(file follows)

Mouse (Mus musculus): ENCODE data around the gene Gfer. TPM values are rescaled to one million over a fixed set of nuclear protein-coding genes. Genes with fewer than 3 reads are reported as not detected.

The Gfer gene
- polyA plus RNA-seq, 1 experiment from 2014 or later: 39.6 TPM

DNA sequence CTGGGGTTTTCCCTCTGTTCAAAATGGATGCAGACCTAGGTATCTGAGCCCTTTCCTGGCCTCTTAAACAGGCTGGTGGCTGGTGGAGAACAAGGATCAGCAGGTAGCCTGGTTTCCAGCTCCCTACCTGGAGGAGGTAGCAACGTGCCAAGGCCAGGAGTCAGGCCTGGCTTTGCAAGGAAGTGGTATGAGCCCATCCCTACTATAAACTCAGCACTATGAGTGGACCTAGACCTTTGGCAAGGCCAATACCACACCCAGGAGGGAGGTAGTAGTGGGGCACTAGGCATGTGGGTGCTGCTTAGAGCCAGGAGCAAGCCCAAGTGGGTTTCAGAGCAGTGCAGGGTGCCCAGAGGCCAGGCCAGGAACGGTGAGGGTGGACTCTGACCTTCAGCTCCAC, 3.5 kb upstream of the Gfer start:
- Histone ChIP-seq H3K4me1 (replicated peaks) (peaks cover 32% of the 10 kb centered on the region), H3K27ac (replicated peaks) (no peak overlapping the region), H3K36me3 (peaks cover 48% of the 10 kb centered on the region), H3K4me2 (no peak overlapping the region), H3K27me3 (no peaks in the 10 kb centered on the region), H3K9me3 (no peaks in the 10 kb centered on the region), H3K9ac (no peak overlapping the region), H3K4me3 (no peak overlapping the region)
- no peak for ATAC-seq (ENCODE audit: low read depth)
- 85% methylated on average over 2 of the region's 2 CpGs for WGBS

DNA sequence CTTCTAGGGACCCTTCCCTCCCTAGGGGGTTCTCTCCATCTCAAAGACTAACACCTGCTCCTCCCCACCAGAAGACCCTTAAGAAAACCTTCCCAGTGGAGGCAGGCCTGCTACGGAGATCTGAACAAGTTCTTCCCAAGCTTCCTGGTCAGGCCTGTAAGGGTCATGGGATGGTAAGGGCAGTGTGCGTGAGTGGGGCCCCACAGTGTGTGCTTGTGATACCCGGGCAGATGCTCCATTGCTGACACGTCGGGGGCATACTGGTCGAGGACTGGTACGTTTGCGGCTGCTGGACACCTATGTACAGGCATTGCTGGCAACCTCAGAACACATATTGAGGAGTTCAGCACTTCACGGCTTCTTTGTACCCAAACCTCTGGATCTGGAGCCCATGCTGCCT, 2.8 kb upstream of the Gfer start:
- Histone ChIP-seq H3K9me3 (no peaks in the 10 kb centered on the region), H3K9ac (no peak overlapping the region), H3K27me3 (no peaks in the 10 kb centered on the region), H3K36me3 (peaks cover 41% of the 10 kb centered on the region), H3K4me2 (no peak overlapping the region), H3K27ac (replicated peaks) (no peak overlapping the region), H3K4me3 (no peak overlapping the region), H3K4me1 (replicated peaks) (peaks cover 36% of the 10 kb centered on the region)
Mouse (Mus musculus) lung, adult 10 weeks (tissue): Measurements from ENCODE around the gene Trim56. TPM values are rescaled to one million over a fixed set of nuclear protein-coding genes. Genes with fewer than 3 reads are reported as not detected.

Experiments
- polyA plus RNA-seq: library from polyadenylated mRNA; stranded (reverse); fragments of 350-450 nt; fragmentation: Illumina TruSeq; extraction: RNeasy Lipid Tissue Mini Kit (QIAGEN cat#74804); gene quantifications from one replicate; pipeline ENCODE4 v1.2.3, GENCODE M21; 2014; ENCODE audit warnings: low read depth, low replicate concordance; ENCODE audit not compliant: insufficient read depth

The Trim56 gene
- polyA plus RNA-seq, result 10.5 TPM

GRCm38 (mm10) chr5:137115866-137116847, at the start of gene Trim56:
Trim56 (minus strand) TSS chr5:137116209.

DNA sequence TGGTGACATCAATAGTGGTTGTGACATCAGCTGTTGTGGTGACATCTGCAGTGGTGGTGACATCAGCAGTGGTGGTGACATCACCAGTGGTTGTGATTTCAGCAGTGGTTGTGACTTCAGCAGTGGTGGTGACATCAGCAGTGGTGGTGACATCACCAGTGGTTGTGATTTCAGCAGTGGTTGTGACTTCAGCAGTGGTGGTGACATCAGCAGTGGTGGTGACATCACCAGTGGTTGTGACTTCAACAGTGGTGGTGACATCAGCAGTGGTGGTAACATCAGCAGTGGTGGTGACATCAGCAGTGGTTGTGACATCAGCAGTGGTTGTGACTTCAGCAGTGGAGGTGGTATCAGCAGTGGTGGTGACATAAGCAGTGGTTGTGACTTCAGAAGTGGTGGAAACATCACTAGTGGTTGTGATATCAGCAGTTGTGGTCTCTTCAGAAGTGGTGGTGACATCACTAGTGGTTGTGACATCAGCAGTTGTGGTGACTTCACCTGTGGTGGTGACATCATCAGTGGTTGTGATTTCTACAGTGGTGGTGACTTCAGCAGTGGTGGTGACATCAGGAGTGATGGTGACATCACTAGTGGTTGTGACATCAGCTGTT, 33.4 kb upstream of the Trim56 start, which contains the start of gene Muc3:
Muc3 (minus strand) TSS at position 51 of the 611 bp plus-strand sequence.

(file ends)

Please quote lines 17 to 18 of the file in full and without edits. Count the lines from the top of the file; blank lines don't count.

DNA sequence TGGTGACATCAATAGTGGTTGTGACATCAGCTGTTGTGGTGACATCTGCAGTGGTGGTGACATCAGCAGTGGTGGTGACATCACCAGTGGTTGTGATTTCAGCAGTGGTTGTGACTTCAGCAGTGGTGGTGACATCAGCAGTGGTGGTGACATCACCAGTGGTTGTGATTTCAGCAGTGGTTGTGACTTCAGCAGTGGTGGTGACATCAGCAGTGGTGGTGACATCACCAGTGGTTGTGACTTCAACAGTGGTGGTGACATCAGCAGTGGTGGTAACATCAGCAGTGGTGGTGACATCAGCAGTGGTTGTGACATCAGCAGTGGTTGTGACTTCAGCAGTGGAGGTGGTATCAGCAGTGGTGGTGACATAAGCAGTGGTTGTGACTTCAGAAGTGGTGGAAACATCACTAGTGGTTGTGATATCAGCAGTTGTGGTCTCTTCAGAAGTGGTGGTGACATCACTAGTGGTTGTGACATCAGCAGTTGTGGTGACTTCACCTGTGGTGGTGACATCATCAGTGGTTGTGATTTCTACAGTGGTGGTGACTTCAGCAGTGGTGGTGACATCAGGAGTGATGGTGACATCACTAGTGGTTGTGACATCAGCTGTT, 33.4 kb upstream of the Trim56 start, which contains the start of gene Muc3:
Muc3 (minus strand) TSS at position 51 of the 611 bp plus-strand sequence.